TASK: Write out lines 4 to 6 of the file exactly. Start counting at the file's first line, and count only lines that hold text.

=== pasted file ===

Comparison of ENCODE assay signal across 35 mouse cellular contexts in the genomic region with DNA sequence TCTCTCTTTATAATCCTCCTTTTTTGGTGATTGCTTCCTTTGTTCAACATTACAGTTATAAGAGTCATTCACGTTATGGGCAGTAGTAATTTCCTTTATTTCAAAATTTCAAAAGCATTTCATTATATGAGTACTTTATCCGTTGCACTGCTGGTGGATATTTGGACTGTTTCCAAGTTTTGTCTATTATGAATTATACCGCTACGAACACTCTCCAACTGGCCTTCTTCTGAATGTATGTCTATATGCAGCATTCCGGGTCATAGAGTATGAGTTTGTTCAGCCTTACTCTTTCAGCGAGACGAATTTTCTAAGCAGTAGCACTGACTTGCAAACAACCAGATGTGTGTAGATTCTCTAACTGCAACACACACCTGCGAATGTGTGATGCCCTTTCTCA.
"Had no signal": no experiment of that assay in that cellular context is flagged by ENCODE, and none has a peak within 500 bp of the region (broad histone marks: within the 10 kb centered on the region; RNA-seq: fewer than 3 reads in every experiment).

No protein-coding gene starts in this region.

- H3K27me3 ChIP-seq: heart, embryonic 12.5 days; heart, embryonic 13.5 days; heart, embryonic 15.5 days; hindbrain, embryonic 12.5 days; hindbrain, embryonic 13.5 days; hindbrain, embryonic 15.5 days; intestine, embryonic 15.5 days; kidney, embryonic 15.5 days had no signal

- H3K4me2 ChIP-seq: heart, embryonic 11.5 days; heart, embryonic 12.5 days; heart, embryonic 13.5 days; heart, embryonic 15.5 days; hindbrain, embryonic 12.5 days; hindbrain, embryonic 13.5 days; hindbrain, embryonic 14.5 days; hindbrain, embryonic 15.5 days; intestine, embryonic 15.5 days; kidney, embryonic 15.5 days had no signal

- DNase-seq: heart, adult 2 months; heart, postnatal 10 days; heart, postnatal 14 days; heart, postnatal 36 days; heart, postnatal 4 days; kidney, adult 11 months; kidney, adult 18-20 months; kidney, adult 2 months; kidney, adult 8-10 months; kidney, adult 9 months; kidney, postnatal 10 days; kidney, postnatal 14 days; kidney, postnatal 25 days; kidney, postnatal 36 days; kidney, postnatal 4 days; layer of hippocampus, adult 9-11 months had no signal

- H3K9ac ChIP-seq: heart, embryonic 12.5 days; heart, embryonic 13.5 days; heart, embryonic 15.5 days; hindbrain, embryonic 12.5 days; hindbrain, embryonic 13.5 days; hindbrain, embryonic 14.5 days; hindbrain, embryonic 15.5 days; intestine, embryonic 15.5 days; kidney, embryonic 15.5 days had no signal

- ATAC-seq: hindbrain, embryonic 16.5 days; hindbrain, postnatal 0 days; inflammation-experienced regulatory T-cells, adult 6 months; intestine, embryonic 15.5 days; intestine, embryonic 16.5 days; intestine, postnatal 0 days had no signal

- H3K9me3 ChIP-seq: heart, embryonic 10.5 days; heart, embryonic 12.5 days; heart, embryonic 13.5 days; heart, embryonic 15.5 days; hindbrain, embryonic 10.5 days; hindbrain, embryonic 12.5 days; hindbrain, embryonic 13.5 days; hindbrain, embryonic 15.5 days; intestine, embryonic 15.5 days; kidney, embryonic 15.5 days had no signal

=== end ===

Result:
- H3K27me3 ChIP-seq: heart, embryonic 12.5 days; heart, embryonic 13.5 days; heart, embryonic 15.5 days; hindbrain, embryonic 12.5 days; hindbrain, embryonic 13.5 days; hindbrain, embryonic 15.5 days; intestine, embryonic 15.5 days; kidney, embryonic 15.5 days had no signal

- H3K4me2 ChIP-seq: heart, embryonic 11.5 days; heart, embryonic 12.5 days; heart, embryonic 13.5 days; heart, embryonic 15.5 days; hindbrain, embryonic 12.5 days; hindbrain, embryonic 13.5 days; hindbrain, embryonic 14.5 days; hindbrain, embryonic 15.5 days; intestine, embryonic 15.5 days; kidney, embryonic 15.5 days had no signal

- DNase-seq: heart, adult 2 months; heart, postnatal 10 days; heart, postnatal 14 days; heart, postnatal 36 days; heart, postnatal 4 days; kidney, adult 11 months; kidney, adult 18-20 months; kidney, adult 2 months; kidney, adult 8-10 months; kidney, adult 9 months; kidney, postnatal 10 days; kidney, postnatal 14 days; kidney, postnatal 25 days; kidney, postnatal 36 days; kidney, postnatal 4 days; layer of hippocampus, adult 9-11 months had no signal